Lessons of loss and damage for climate policy change


The annual media ritual of reflection on the past year and anticipation of what lies in store in 2013 is grinding to a close. In my own field of interest, the dominant mood has been despair, as the science of global environmental change conveys ever more urgent warnings to world governments in no mood to listen.

I’m tempted to offer more of the same but prefer instead to focus on a single incident that occurred towards the end of 2012. I think it offers scraps of consolation in wrestling with the chronic divergence of science and policy.

This symbolic moment occurred during the first press conference given by Todd Stern, US special envoy for climate change, at the UN climate negotiations in Doha (COP18). Alex Morales of Bloomberg asked Stern if he supported the proposal to establish an international mechanism on loss and damage arising from the impacts of climate change. This was the response:

I am gonna not give a cut on that right now – just because as I said I am here just recently and I will need to look into that a little bit more. I think there are issues of some concern there but I don’t want to wade into that without being certain.

I gave little thought to this uncharacteristic briefing failure at the time. Loss and damage had not been flagged in advance as a key issue on which to judge the success or failure of COP18. At random I’ve checked detailed pre-COP papers by Christian Aid and The Climate Group – plus preview articles by Jennifer Morgan of WRI and Megan Rowling of AlertNet – there’s not a single mention of loss and damage.

Yet when Doha was all over, the agreement that the 2013 COP in Poland must establish institutional arrangements to address loss and damage was hailed by Damian Ryan of The Climate Group as “a major achievement.” Megan Rowling’s report opened with the statement that “negotiators from developing states have singled out an agreement to advance work on loss and damage from climate change as a bright spot.”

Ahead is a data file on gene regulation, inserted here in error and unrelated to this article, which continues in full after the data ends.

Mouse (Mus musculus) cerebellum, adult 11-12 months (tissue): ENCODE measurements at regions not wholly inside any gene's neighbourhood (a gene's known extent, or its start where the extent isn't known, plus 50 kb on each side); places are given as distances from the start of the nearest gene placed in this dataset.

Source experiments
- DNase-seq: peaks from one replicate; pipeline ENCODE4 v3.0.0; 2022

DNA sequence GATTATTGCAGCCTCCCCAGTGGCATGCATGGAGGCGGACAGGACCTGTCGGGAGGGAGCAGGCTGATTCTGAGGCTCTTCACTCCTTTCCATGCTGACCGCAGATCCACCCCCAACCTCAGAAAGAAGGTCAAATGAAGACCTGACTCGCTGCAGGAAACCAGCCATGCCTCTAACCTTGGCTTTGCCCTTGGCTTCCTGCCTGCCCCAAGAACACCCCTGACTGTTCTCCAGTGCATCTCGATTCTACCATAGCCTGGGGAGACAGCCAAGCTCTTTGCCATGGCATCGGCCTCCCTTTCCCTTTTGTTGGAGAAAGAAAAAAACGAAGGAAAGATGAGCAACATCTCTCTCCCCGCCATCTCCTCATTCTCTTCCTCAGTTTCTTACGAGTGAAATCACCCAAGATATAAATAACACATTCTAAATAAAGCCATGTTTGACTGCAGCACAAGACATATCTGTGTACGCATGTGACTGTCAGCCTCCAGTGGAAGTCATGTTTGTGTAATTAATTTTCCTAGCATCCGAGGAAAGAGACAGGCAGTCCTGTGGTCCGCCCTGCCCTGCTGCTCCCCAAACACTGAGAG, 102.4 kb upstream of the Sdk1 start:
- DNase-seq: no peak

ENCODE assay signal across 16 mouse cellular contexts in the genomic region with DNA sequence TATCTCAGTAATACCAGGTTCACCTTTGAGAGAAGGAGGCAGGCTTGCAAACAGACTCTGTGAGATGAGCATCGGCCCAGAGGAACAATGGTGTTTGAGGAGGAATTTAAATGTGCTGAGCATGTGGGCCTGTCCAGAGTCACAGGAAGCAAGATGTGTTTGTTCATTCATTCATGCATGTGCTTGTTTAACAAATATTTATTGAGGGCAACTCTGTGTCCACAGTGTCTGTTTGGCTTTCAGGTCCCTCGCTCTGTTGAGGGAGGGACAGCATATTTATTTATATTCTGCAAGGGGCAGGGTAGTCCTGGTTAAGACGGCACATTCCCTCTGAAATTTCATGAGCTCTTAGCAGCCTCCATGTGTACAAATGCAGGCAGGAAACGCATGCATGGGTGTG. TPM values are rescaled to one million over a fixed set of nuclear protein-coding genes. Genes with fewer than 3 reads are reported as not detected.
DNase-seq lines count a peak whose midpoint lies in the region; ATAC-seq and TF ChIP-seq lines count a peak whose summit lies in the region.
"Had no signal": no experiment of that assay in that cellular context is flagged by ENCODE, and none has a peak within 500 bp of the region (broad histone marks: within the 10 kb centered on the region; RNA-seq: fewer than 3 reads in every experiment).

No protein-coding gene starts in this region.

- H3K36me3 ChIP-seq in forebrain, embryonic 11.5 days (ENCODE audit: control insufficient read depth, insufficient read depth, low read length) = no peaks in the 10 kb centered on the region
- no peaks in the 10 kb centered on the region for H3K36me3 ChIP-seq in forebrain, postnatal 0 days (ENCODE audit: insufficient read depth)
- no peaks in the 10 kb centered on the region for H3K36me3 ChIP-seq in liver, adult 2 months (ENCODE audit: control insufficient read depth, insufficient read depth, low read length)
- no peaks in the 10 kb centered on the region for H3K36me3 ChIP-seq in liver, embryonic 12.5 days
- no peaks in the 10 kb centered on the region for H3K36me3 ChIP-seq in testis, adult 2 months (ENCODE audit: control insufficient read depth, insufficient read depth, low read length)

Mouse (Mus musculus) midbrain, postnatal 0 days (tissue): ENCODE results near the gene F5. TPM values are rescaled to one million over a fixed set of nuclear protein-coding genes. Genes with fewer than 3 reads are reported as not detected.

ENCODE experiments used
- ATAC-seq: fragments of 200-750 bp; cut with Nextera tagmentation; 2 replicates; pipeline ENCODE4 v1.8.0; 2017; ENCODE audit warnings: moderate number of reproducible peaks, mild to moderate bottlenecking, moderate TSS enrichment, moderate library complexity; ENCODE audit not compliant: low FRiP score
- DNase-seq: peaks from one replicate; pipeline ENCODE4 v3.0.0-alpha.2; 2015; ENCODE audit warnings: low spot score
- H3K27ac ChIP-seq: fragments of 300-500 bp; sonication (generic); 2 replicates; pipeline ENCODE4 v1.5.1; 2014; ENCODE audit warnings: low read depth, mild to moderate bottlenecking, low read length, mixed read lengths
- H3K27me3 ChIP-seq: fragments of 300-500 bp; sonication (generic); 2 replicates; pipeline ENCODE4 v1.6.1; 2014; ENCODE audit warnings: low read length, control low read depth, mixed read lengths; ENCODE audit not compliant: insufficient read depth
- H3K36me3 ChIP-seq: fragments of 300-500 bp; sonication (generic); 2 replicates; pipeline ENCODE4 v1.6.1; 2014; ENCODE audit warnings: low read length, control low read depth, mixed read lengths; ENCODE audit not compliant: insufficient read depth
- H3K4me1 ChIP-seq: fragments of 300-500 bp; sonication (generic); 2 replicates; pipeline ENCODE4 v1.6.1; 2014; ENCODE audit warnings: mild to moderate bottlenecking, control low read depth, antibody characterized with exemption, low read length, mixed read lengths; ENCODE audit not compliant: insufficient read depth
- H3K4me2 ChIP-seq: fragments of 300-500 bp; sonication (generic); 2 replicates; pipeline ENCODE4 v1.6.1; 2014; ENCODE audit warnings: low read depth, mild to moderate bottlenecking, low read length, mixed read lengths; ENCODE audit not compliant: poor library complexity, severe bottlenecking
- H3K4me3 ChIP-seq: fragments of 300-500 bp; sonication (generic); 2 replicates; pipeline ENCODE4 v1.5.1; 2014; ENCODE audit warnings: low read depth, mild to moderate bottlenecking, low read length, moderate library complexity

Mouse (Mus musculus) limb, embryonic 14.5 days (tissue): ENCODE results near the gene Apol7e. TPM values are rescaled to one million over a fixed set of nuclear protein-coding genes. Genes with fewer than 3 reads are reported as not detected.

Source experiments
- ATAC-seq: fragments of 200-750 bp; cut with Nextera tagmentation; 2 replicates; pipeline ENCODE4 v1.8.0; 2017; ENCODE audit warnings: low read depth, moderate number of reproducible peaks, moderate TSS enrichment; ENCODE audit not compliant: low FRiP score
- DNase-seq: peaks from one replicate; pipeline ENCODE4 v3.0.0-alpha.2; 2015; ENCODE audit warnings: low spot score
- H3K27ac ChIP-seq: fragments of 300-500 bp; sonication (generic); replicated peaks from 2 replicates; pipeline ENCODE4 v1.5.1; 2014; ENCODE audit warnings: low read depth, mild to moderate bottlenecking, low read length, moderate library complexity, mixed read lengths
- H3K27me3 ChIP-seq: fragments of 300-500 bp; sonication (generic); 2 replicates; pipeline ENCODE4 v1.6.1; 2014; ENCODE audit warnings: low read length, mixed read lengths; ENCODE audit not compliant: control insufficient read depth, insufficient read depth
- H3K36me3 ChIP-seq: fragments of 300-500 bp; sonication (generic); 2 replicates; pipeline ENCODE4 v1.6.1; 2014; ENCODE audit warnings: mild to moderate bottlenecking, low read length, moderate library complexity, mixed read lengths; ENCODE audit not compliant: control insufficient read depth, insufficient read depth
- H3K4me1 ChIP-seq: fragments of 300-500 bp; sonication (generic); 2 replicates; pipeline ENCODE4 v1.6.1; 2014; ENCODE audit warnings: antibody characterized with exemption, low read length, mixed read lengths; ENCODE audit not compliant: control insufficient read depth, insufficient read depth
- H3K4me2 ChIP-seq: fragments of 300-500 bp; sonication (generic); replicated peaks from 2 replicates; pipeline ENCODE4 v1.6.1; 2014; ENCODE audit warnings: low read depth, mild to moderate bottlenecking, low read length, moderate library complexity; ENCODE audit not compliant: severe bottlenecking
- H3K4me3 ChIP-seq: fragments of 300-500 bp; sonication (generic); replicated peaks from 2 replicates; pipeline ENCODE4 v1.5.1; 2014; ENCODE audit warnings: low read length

Of course, such verdicts are a reflection of the dismal outcome of the Doha COP, with its inexplicable failure to upgrade ambition on reducing emissions or seed the Green Climate Fund. Nonetheless, Roger Harrabin of the BBC observed how Todd Stern had been forced to embark on a steep learning curve on the subject of loss and damage – “(he) was seen for much of the past few days walking in circles near the tea bar on his mobile phone to Washington.”

What was it that propelled this slow-burning topic, traditionally confined to the wish list of small island states, to the hot line to the State Department? I was eventually persuaded to concentrate on this question last Friday by Duncan Green’s blog, From Poverty to Power. In a quite different context from the Doha COP, he was revisiting one of his favourite theories of policy change, which he calls “readiness for critical junctures”:

Very often, it is scandal, failure, crisis and disaster that drive change in policy……when a shock hits, researchers should be repackaging existing research to show its relevance to the current crisis and making every effort to get it into the hands of policy makers

Now, everyone knows that the devastation of Hurricane Sandy – and its apparent contribution to President Obama’s electoral fortunes – was adopted as the campaigners’ rallying cry during the Doha climate negotiations. This shockxploitation was reinforced by the Philippine delegation’s moving response to the devastating progress of Typhoon Bopha that occurred during the COP itself.

The emerging possibility that Federal assistance to the devastated areas of New York and New Jersey might have to rise from $50 billion to $70 billion was gleefully reported by climate activists. Given such a well-timed “critical juncture,” one journalist confidently predicted that “Doha would be a coming-out party for the US on climate.”